Asbestos and Mesothelioma in Canada
Canada has a high rate of mesothelioma cancer because of asbestos mining and extensive use of asbestos in a wide range of industries, in buildings, and in ships. Canada was once one of the leading exporters of asbestos with most of its mines in the province of Quebec. Because of all of this mining and asbestos use, the number of mesothelioma deaths in the country has yet to level out as it has in the U.S.
Today, the mines are closed and the government has put regulations in place to protect workers and residents from asbestos. Still, asbestos has not been banned in Canada, and because of the long latency period of asbestos-related illnesses, thousands of people are still suffering from mesothelioma and asbestosis. Thousands more are expected to develop symptoms from past exposure in the coming years.
Facts about Mesothelioma and Asbestos in Canada
Like the U.S., Canada has a long and troubled history with asbestos. Prized for its ability to insulate, fireproof, and add flexible strength to materials, asbestos was used in a range of industries. Canada also had a thriving asbestos mining industry that contributed significantly to exposure.
- The number of diagnoses of mesothelioma, and the number of deaths caused by mesothelioma continue to rise in Canada.
- Mesothelioma cases increased 60 percent from 2000 to 2012.
- Exposure to asbestos is the leading cause of occupational death in the country.
- Prevalence of mesothelioma in Canada is highest in Quebec, where several asbestos mines were in operation for many years.
- The last asbestos mine in Canada closed in 2011 in Quebec.
- Another hotspot for mesothelioma is southwestern Ontario because of the high number of industrial jobs, especially in petrochemical plants in Sarnia.
Products and Industries That Used Asbestos
Asbestos was used in a number of industries in Canada for many decades. Since it has not been completely banned in the country, there are still some industries and products that use asbestos. And, there are older homes, industrial sites, and ships that still contain asbestos materials and that may pose a risk to anyone working or residing in those locations.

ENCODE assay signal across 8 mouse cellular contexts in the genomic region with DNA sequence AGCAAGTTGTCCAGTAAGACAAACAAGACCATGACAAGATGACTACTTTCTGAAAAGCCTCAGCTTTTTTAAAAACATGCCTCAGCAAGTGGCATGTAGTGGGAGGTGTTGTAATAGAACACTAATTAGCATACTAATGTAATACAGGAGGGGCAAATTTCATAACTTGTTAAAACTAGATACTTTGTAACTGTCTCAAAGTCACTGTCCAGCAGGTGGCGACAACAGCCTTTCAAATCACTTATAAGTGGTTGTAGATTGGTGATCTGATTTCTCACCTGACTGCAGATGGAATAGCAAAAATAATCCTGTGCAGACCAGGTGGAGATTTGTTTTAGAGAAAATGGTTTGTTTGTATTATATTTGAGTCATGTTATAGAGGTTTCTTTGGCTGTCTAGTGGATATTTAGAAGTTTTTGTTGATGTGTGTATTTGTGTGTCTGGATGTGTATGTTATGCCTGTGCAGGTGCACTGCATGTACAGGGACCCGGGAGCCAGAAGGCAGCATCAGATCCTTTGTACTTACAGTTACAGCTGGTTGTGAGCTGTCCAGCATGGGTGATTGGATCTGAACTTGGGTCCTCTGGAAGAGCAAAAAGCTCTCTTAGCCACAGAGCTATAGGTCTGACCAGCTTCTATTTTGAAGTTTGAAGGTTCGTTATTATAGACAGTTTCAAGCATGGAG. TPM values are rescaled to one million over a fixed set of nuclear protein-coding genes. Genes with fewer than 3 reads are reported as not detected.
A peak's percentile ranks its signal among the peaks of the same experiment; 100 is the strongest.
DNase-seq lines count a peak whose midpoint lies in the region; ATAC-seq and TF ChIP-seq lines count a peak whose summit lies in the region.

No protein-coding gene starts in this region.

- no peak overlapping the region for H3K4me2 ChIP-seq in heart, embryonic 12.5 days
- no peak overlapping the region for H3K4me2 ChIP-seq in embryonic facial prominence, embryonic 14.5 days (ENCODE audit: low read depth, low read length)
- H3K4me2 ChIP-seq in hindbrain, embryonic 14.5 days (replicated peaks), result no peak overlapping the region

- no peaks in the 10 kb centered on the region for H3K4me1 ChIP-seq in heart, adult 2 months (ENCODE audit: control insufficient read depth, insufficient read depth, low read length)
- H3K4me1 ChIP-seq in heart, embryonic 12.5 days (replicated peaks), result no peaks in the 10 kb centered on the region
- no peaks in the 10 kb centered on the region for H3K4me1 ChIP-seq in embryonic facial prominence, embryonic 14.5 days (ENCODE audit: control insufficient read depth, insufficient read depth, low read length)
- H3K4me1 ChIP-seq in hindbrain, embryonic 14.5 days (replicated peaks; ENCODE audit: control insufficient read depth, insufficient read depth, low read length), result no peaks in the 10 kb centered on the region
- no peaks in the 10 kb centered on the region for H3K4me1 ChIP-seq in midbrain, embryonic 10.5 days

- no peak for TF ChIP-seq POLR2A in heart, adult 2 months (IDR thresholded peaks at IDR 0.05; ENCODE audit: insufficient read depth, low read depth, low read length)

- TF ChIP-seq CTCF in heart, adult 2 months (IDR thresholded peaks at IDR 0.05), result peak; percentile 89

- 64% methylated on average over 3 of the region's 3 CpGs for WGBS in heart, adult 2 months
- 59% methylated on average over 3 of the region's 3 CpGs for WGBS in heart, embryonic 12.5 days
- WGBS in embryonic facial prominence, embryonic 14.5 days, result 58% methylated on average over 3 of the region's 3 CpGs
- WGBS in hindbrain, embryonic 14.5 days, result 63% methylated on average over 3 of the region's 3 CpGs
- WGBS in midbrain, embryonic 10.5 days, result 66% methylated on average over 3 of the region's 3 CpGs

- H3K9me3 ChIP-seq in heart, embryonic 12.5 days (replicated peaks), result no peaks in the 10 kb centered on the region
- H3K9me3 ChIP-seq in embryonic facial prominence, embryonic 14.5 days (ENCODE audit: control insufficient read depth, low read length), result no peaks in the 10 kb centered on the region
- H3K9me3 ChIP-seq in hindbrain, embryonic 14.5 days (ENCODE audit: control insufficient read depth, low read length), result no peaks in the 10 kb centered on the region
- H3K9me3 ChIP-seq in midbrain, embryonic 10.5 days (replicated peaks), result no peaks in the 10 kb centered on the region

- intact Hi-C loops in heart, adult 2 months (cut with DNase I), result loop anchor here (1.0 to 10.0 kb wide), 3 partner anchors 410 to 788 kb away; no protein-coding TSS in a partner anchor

Some of the industries in Canada that used a lot of asbestos were construction, chemical manufacturing, shipbuilding, mining, textile production, insulation manufacturing, power generation, and many others. Nearly any type of industrial workplace was likely to have had asbestos on the premises or used in the materials made.
Many different products contained asbestos and in older buildings may still have asbestos: insulation, roofing materials, flooring tiles, wallboard, cement board, fireproofing materials, heat resistant materials, clutches and brakes in cars, and many materials in ships, including insulation, boilers, turbines, gaskets, flooring, and ceiling materials.
Asbestos Mining in Canada
Canada’s use of asbestos in industries like construction, factories, and shipbuilding was not much different from in the U.S. But, Canada had a much bigger asbestos mining industry than the U.S., and at one time was one of the leading exporters of asbestos in the world. This asbestos mining industry had a big and negative impact on mine workers, their families, and the residents that lived near the mines, mostly in Quebec. The first asbestos mine in the country began operating there in 1879, and the last one shut operations in the province in 2011.
The fibers produced as asbestos was mined caused exposure among the workers who inhaled them, but they also brought fibers home on their clothing and contaminated their families. Residents who lived near mines were also likely to be exposed by airborne fibers that were carried on the wind and got into the soil and water. As early as the 1920s the mine owners may have known about the health risks caused by this exposure, but sat on the information.